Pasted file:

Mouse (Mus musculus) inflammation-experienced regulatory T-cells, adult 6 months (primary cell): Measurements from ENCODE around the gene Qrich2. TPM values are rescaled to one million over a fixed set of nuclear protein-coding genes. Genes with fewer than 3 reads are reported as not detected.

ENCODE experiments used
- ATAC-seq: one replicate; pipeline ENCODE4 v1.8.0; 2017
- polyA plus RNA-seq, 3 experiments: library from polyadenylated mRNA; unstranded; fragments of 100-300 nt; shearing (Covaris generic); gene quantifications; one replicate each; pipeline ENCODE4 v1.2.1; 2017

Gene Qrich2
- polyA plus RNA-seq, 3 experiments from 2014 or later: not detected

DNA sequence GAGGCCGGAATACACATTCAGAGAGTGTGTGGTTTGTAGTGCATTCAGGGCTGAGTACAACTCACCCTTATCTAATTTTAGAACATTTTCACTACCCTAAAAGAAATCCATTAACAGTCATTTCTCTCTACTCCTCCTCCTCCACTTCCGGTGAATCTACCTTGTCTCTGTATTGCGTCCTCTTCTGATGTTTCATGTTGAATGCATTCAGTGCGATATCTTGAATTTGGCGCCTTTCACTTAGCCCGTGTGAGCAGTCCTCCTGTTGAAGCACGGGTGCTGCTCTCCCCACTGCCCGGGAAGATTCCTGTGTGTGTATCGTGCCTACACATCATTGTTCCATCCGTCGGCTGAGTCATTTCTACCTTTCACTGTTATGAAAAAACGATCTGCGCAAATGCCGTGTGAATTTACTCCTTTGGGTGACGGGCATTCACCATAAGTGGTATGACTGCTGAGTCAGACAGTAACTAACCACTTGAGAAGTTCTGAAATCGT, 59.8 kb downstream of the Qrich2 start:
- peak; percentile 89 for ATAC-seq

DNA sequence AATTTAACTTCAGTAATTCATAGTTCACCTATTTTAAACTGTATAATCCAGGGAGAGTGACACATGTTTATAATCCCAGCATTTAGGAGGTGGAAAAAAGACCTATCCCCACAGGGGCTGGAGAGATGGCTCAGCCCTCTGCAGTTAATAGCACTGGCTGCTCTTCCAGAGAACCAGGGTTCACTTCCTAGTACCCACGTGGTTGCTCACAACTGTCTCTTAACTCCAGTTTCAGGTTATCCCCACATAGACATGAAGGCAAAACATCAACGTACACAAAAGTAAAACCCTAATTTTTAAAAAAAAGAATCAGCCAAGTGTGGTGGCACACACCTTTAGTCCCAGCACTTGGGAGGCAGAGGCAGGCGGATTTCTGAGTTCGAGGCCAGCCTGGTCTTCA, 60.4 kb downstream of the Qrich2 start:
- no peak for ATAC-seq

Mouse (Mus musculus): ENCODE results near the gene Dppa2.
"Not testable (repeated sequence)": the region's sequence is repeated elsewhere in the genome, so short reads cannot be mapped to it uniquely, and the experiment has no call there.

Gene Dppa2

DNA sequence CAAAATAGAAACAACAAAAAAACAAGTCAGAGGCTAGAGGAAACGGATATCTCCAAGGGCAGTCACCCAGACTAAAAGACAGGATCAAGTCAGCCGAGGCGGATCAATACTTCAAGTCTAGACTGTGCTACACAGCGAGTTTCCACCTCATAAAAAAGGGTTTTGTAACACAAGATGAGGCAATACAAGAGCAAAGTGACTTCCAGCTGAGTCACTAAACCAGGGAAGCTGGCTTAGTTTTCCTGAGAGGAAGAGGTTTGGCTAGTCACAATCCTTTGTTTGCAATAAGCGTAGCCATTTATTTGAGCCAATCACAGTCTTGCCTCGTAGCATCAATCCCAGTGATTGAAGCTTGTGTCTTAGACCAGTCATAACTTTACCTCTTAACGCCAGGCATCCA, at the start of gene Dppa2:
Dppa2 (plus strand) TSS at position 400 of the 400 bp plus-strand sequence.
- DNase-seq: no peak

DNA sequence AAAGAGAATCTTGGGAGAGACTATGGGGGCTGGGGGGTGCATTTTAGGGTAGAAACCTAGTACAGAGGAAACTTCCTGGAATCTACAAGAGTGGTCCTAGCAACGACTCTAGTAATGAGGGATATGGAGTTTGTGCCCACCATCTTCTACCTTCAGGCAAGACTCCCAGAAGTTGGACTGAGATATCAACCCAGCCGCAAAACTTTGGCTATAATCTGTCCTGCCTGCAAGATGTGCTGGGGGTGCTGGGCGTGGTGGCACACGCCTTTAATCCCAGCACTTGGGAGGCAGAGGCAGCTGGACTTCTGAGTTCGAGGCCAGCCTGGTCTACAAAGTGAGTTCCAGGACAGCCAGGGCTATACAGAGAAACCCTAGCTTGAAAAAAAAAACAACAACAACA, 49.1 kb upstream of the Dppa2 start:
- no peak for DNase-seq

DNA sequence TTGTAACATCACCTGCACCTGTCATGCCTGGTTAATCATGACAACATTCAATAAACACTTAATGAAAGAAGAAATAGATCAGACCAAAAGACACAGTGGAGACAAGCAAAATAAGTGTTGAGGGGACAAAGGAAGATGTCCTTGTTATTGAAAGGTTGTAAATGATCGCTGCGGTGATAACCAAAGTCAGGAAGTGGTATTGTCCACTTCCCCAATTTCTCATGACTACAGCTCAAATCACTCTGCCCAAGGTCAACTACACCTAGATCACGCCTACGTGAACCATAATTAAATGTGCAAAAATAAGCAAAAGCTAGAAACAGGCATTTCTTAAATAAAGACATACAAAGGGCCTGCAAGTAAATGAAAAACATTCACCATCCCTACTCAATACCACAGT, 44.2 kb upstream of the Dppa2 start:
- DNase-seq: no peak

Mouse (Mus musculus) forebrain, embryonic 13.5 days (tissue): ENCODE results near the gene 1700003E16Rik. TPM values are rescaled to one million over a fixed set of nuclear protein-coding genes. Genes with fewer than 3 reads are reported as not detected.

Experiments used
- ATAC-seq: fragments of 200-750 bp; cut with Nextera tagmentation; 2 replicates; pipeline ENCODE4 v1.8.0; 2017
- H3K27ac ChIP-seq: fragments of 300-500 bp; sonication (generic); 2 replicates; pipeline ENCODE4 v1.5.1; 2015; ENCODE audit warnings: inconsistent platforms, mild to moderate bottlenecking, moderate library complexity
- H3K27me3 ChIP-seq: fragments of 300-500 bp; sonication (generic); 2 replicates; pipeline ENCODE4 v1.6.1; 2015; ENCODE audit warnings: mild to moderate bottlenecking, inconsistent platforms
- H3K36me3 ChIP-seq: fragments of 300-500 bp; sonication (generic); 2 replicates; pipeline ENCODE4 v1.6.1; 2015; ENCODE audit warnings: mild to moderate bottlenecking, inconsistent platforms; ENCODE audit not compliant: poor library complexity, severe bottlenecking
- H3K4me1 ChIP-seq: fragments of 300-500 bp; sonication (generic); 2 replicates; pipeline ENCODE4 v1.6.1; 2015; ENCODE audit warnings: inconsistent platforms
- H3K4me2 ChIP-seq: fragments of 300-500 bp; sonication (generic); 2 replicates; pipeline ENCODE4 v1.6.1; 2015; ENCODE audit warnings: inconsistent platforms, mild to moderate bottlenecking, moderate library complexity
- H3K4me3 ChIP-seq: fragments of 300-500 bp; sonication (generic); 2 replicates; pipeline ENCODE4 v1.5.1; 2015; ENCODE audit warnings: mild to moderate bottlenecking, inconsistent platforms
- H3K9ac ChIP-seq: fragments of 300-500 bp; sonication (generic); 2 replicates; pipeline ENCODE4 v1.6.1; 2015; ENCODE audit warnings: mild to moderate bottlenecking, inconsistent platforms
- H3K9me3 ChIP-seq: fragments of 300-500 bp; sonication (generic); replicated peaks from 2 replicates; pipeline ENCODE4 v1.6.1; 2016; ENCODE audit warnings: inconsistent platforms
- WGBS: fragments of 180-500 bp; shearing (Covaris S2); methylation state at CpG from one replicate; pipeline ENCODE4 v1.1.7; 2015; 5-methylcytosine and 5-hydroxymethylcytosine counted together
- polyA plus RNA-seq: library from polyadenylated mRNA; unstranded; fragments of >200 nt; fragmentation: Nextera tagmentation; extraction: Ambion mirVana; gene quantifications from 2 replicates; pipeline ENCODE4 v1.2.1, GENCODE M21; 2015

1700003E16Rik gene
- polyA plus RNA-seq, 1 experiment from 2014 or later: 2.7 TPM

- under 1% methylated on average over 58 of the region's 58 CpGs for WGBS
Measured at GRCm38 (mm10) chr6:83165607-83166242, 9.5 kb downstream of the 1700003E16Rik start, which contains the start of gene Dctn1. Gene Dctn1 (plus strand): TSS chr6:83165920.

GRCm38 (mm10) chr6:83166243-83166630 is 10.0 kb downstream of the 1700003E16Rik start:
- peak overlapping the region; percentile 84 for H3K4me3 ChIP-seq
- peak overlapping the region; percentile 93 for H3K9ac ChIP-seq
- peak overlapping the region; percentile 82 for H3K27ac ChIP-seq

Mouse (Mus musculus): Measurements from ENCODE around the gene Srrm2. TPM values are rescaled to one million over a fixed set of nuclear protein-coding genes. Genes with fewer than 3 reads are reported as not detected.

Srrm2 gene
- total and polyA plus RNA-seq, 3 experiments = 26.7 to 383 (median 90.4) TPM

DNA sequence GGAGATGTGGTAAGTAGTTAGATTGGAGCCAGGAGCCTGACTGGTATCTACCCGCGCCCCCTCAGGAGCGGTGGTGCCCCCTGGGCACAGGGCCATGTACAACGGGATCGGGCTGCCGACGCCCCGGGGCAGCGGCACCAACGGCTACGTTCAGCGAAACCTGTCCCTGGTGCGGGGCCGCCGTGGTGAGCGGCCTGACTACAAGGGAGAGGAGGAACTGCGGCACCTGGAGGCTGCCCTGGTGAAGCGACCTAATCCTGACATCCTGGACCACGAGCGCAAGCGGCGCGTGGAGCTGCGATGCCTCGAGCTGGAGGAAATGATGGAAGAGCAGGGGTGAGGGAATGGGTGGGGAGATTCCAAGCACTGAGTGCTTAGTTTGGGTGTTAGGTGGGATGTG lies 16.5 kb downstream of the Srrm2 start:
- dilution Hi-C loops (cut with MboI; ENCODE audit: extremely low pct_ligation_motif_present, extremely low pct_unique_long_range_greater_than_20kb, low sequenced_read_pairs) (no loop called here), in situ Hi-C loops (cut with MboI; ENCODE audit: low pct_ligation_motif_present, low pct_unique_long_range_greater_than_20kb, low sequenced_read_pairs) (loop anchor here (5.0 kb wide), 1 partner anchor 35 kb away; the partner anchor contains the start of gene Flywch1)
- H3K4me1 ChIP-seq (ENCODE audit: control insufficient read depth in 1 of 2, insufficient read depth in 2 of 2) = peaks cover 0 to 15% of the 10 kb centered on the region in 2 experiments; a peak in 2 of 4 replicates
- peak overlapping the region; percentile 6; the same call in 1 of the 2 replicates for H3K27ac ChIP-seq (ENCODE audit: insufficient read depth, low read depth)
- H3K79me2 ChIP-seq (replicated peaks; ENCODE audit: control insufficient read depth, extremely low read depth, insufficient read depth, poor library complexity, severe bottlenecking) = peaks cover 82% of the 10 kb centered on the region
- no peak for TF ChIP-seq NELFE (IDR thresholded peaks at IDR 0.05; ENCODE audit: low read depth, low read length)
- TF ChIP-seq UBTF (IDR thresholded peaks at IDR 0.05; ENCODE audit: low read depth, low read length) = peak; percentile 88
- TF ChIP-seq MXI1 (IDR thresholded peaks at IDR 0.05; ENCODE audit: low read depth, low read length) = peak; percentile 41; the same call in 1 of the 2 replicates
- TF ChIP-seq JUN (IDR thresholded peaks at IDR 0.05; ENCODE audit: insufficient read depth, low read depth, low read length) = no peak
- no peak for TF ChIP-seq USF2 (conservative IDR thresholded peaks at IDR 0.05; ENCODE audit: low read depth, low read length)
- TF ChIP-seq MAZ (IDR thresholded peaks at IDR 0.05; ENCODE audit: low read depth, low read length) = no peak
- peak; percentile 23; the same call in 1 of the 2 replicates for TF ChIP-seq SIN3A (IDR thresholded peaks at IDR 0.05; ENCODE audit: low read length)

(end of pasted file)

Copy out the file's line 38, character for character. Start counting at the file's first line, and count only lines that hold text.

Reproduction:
GRCm38 (mm10) chr6:83166243-83166630 is 10.0 kb downstream of the 1700003E16Rik start: